Scar-free Cutaneous Excisional Wound Healing in an Amniote Model, the Leopard Gecko (Eublepharis macularius)




Peacock, Hanna

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University of Guelph


Cutaneous wounds heal with two possible outcomes: scarification or near-perfect integumentary restoration. I hypothesized that scar-free cutaneous wound healing involves a modulated, but comparable sequence of tissue events to scar-formation. I investigated healing following full-thickness excisional cutaneous wounds on the original tail and body of the leopard gecko (Eublepharis macularius). All injuries healed without scarring. Wound epithelium closure was rapid, but collagen deposition was delayed. The provisional tissue within the wound bed was strikingly avascular until 5–8 days post wounding. Once initiated, neo-vasculature was characterized by perivascular cell- supported blood vessels. The vascular density of the wound bed never appeared to exceed that of the uninjured dermis. I conclude that in scar-free wound healing the duration and magnitude of tissue events, particularly new blood vessel growth, is altered compared to reports of scarring wounds, but the sequence of tissue events is broadly conserved between the two modes of wound healing.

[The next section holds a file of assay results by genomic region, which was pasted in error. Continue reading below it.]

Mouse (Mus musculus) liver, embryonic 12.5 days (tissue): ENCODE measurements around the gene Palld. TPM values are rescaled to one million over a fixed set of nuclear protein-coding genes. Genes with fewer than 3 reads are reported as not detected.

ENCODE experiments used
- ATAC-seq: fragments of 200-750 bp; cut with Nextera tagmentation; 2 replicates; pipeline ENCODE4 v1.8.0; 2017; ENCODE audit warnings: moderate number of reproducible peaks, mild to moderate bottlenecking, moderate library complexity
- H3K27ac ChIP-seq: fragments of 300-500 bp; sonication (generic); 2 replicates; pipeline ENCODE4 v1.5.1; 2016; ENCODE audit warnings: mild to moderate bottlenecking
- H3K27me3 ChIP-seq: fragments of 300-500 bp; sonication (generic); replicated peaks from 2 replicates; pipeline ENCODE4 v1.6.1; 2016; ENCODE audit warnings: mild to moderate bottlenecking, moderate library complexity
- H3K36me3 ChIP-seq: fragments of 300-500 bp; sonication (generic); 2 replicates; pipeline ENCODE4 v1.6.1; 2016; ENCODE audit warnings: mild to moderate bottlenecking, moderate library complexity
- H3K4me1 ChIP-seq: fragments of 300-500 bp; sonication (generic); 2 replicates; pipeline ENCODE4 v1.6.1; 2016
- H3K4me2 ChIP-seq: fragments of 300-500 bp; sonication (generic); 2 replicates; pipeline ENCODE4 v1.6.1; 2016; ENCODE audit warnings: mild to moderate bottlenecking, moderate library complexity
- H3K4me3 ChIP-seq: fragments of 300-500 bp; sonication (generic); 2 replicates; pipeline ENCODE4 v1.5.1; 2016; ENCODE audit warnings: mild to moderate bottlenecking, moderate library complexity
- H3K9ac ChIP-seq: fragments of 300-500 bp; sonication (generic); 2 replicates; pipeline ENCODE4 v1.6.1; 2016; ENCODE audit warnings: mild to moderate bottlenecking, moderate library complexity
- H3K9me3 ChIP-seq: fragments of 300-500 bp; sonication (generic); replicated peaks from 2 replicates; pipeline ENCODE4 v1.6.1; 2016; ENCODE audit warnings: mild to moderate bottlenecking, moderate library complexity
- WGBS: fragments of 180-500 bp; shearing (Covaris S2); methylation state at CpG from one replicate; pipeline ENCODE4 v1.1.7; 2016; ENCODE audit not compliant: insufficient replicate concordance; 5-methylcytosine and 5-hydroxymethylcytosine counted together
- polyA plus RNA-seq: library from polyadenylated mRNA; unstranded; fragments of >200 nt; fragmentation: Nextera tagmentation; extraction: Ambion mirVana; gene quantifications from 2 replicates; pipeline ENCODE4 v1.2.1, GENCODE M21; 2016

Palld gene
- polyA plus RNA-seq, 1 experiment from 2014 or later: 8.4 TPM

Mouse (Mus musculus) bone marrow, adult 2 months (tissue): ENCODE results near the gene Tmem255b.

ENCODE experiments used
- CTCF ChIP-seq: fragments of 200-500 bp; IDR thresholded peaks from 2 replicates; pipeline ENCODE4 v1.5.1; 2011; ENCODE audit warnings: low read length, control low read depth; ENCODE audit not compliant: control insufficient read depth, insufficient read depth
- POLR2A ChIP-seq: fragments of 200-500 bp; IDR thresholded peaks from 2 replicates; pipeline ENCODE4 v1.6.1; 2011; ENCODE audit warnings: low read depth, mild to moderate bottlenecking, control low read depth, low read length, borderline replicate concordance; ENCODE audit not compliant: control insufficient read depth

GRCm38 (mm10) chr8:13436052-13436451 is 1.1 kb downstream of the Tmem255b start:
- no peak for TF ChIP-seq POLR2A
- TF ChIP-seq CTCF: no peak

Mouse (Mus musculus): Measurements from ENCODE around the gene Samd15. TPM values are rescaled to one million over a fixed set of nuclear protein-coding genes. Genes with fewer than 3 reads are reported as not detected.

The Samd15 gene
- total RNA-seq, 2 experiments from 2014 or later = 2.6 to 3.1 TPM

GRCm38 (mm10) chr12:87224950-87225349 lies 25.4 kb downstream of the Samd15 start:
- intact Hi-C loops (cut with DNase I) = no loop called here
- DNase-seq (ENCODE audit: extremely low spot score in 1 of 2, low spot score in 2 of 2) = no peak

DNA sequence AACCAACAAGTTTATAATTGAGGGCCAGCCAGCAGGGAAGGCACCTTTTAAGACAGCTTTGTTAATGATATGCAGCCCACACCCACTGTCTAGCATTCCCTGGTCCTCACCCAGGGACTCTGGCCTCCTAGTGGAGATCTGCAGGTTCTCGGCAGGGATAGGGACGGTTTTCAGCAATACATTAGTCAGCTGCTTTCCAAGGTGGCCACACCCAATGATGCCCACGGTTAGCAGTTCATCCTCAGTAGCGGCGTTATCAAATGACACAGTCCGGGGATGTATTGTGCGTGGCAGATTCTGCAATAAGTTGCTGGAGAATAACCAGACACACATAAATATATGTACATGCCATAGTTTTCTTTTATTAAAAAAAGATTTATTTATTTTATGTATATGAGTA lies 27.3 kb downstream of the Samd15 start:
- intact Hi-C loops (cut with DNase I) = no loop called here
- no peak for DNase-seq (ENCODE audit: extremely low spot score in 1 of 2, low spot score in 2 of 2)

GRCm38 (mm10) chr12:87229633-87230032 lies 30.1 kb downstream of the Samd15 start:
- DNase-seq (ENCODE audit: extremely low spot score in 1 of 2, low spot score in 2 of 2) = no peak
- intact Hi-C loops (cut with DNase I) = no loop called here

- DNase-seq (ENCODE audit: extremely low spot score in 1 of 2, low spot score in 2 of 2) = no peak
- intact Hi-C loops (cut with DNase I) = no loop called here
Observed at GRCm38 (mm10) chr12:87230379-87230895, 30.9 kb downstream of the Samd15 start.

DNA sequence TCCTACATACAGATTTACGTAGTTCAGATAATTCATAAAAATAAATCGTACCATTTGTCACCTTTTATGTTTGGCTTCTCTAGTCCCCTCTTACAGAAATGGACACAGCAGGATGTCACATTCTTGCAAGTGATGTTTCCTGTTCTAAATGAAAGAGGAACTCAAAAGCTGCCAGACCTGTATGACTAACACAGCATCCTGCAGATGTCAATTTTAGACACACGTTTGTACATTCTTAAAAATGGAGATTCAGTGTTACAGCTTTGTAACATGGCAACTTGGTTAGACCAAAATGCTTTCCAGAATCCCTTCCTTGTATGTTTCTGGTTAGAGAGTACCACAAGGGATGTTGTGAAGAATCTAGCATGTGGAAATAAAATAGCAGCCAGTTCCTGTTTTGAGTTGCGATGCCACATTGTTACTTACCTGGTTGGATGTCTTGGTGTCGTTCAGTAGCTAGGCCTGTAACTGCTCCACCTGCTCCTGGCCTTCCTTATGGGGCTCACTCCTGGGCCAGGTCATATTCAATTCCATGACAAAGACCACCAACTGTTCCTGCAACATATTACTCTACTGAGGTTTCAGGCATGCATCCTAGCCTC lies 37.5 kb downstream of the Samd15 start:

lizard, wound healing, PNCA, VEGF, biopsy punch, TSP-1, wound epithelium, regeneration, blood vessels